But that one glimpse was his undoing.

All those years of constancy to his original inclination were blotted out as if by magic. His primeval affection was uprooted, turned over, and then jolted unceremoniously out of existence. One divided glimpse had restored vigour to his waning passion and it flamed with all the fury of coals that have smouldered long and lazily. The one distressing condition attached to this pleasant and refreshing restoration was the fact that he succumbed not to one, but to both of the Misses Frost—succumbed heartily and bodily, without the faintest hope of discrimination. He was in love with both at first sight. For the life of him he could not tell which he had seen first.

That very evening at the dinner hour he rode up and down in the elevator no less than a dozen times, and each time as he passed the second floor he hopefully but surreptitiously peered forth at the Gladdings' door. Once the car stopped to take some one on at this floor, and his dear old heart gave an enormous throb of anticipation, turning to disappointment an instant later when a messenger-boy slouched in.

"Find 'em at home?" asked the elevator-boy.

"Sure. Say, dey're wonders, ain't dey, dese society girls? I don't blame people for sendin' 'em violets."

Mr. Hamshaw could have slain No. 329 for his familiarity, but lost the opportunity in wondering what the young ladies would think if they received 10,000 violets from an unnamed sender. For days, be it said in all solemnity, Mr. Hamshaw waited and watched for glimpses of the young ladies—princesses he was calling them down in the neighbourhood of his rejuvenated heart. He neglected his business, ate at the most irregular hours, and finally gave himself up to the astonishing habit of walking up and down five flights of stairs. Sago and Ellen, united in worrying over these idiosyncrasies, were troubled deep down in their consciences.

The master took to standing out in front of the main entrance on bitterly cold days, smoking cigar after cigar. He said, in explanation, that it was unhealthy to smoke indoors. Twice in as many weeks he had glimpses of the young ladies. On both occasions they walked briskly past him with their pretty noses in the air. It was evident that they disdained carriages and street cars, for they struck off downtown with the stride of athletes.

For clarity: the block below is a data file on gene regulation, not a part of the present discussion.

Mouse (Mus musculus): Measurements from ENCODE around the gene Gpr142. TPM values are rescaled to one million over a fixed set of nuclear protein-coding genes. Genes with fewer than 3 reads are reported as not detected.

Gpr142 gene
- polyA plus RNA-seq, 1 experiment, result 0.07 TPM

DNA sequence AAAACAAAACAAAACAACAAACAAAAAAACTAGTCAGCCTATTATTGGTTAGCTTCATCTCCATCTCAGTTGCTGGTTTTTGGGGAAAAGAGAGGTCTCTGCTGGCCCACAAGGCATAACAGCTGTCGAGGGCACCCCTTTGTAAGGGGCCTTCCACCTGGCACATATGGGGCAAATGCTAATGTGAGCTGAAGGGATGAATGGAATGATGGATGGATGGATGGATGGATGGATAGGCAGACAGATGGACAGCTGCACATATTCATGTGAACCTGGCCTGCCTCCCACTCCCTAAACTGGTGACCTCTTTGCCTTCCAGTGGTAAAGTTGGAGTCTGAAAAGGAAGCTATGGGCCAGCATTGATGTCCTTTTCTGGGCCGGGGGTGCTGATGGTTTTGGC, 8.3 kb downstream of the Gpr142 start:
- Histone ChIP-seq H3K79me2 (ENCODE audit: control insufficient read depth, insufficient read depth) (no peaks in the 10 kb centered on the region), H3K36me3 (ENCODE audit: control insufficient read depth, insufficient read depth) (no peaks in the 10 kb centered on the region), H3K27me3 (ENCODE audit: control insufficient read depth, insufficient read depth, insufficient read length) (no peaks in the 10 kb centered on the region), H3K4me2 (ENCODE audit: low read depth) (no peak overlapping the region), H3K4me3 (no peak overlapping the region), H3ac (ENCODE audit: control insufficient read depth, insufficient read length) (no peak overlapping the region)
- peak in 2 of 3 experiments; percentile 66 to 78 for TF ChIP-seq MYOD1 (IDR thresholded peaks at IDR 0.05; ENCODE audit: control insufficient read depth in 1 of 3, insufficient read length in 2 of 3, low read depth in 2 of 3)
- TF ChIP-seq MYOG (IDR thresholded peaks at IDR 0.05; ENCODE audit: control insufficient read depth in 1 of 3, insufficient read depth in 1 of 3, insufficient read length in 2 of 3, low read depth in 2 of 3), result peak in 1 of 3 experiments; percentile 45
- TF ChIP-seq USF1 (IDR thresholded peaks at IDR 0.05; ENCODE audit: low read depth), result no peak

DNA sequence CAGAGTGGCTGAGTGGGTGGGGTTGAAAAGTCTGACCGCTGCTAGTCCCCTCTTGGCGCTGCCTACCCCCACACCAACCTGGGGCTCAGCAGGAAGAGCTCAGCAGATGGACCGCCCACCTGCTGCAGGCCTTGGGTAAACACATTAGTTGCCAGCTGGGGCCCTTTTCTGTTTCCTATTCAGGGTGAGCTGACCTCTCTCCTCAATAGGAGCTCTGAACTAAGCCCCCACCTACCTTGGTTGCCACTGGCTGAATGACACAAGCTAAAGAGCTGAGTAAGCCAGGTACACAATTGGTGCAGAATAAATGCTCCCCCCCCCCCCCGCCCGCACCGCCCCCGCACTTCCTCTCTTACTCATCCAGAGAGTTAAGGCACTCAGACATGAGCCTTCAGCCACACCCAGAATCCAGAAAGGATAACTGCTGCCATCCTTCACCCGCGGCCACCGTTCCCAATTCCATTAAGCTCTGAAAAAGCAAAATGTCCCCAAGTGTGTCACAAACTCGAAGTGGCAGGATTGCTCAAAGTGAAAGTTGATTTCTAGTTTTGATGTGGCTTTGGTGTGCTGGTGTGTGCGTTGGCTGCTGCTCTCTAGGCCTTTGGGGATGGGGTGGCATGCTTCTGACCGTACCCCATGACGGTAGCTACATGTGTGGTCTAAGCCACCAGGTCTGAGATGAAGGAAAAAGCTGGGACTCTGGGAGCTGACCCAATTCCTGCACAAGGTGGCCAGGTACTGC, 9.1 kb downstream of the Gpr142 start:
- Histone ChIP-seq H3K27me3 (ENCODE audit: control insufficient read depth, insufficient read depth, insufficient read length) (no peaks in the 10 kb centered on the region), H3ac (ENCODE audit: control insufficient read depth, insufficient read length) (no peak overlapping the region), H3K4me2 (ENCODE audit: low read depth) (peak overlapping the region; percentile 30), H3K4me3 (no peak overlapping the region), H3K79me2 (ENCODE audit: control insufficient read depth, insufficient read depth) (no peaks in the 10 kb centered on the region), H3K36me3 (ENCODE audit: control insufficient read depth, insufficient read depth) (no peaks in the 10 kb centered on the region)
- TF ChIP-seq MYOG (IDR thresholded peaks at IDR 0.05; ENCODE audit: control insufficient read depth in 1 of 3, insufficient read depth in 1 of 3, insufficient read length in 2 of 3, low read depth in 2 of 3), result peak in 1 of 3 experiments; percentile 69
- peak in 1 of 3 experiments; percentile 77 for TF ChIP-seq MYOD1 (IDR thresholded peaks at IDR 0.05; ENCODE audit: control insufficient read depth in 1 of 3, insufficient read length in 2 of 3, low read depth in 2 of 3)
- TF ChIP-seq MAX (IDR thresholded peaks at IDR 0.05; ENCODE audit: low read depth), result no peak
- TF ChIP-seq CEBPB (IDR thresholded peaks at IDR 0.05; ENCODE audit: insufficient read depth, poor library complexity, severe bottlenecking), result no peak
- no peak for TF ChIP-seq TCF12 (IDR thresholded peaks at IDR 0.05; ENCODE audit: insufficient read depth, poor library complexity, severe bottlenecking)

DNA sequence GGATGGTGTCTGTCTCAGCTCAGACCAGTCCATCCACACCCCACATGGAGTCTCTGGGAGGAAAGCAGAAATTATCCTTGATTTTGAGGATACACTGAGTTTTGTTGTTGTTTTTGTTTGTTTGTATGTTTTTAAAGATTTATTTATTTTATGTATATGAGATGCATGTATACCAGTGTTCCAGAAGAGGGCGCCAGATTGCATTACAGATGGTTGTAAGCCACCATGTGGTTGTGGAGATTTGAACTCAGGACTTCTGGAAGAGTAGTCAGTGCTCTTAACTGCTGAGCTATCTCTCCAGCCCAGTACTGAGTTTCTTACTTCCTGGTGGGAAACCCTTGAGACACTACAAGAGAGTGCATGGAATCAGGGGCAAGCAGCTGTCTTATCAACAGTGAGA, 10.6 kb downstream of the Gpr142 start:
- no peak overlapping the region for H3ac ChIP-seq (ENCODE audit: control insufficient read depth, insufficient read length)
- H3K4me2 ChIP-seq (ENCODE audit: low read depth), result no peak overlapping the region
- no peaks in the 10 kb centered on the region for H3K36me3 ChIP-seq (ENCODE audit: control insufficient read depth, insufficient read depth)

"By Jove, they're fine specimens!" murmured Mr. Hamshaw, admiring their bonny figures from the doorway.

It is quite natural that he should have kept his secret from Sago and Ellen. Sooner would he have died than permit these staunch guardians to grasp the whole truth concerning his—he even felt guilty enough to call it "foolish"—infatuation. If the Misses Frost received frequent offerings of rare violets from an unmentioned source they were not so puzzled that they could find no one to thank even though it surprised the innocent young man in the extreme. If they took notice of the stout, bald old gentleman who shuffled his feet and looked conscious when they strode past it was not for him to know at that stage of the game. He felt so small after the weary weeks of watching that he went and had himself weighed, devoutly certain that he shrunk respectably. He even went in for a savage system of training, calculated to reduce his avoirdupois.

One day, while he was swinging along through the park, a mile and a half from home, trying to take off a few of the pounds that made him impossible to the willowy Misses Frost, he unexpectedly came upon his dual affinity. In his agitation he narrowly escaped being run down by a base and unsympathetic cab operated by a profane person who seldom shaved. As it was, he lost his hat. The wind whirled it over the ground much faster than he could sprint, with all his training, and brought it up against a bush in front of the young women. One of them sprang forward and snatched it up before it could resume its flight. Mr. Hamshaw came up puffing and confused, but radiant.

"Thank you, thank you, ever so much!" he panted. "Never mind the dust. It's been dusty before. Besides, it's an old one. I have a better one at home, and a silk—"

He brought himself up with a jerk, realising that he was jabbering like a fool. The young women were polite and respectful. Not a sign of derision appeared in their faces.

"Fierce wind, isn't it?" asked one of them, and it dawned instantly upon him that she was the one he loved. He jammed his hat far down upon his head, glancing, as he did so, at the other girl. She was smiling genially, her face rosy from the wind her sister condemned, and, with ruthless inconstancy, Mr. Hamshaw at once changed his mind. She was the one.

"Pardon me for the liberty," he said, "but I am Mr. Hamshaw. We are neighbours, you know. Live in the same building."

"Oh, is that so?" asked the taller of the two, and, to his dismay, he saw that her surprise was genuine.

"Yes; you are on the second—I am on the sixth."

"Where the Jap is?" asked the shorter one.

"He's my valet."

"Funny little thing, isn't it?"

"An excellent servant, Miss—"

"Look out, there goes your lid again! I'll get it—my legs are swifter than yours!" cried the tall athlete in petticoats, and off she sailed in pursuit.

"You need some one to chase your hat for you, Mr. Hamshaw," said the short one airily.

"Are you going our way?" asked the other, with a smile that could have led him to perdition.

"To the end of the earth," he murmured gallantly.

For the next ten minutes he walked on air. His heart was so light that it bobbed up and down like a fisherman's cork. He was not long in discovering that the tall one was Mame and the short one Lou—short for Marie and Louise, they explained on request!

"I see a good many boxes of flowers going up to your apartment," ventured Mr. Hamshaw, quite out of breath.

"Every day, and sometimes in between," said Marie.

"Ah, it's so nice to be popular!" he chirped. "And—and you can't blame the men, either, you know."

"You can't thank them, either, if they don't enclose their cards. Nearly every day there is a guessing match in the back parlour. It's poor form to send flowers without a card."

"By George, they're fine girls!" reflected Mr. Hamshaw. "Healthy, vigorous, full of life, and not a bit spoiled. Hang it all, I'm an ass to act like this! But I can't help it. A man is never too old to learn or to love. I'll play hob with some of these young dandies before I get through. Hamshaw, you've got to win one of these girls. But which one? There's the rub! It's awfully annoying!"